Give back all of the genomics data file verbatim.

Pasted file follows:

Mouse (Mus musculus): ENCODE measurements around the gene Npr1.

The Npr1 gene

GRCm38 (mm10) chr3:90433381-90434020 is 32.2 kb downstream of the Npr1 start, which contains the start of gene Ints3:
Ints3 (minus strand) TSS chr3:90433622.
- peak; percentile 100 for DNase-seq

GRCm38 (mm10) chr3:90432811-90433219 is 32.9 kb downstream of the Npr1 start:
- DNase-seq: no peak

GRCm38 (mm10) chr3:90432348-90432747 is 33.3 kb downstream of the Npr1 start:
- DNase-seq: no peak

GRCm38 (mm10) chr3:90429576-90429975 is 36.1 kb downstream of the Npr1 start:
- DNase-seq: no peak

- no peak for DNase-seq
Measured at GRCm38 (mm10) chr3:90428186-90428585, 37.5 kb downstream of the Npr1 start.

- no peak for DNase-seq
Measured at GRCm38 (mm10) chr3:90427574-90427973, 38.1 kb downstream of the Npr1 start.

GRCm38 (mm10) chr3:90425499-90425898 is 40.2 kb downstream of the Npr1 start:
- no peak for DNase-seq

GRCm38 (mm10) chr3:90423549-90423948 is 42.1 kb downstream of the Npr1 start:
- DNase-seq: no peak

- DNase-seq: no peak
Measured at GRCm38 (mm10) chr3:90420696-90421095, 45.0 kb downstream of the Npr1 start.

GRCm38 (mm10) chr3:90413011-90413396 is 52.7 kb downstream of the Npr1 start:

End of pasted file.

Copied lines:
Mouse (Mus musculus): ENCODE measurements around the gene Npr1.

The Npr1 gene

GRCm38 (mm10) chr3:90433381-90434020 is 32.2 kb downstream of the Npr1 start, which contains the start of gene Ints3:
Ints3 (minus strand) TSS chr3:90433622.
- peak; percentile 100 for DNase-seq

GRCm38 (mm10) chr3:90432811-90433219 is 32.9 kb downstream of the Npr1 start:
- DNase-seq: no peak

GRCm38 (mm10) chr3:90432348-90432747 is 33.3 kb downstream of the Npr1 start:
- DNase-seq: no peak

GRCm38 (mm10) chr3:90429576-90429975 is 36.1 kb downstream of the Npr1 start:
- DNase-seq: no peak

- no peak for DNase-seq
Measured at GRCm38 (mm10) chr3:90428186-90428585, 37.5 kb downstream of the Npr1 start.

- no peak for DNase-seq
Measured at GRCm38 (mm10) chr3:90427574-90427973, 38.1 kb downstream of the Npr1 start.

GRCm38 (mm10) chr3:90425499-90425898 is 40.2 kb downstream of the Npr1 start:
- no peak for DNase-seq

GRCm38 (mm10) chr3:90423549-90423948 is 42.1 kb downstream of the Npr1 start:
- DNase-seq: no peak

- DNase-seq: no peak
Measured at GRCm38 (mm10) chr3:90420696-90421095, 45.0 kb downstream of the Npr1 start.

GRCm38 (mm10) chr3:90413011-90413396 is 52.7 kb downstream of the Npr1 start: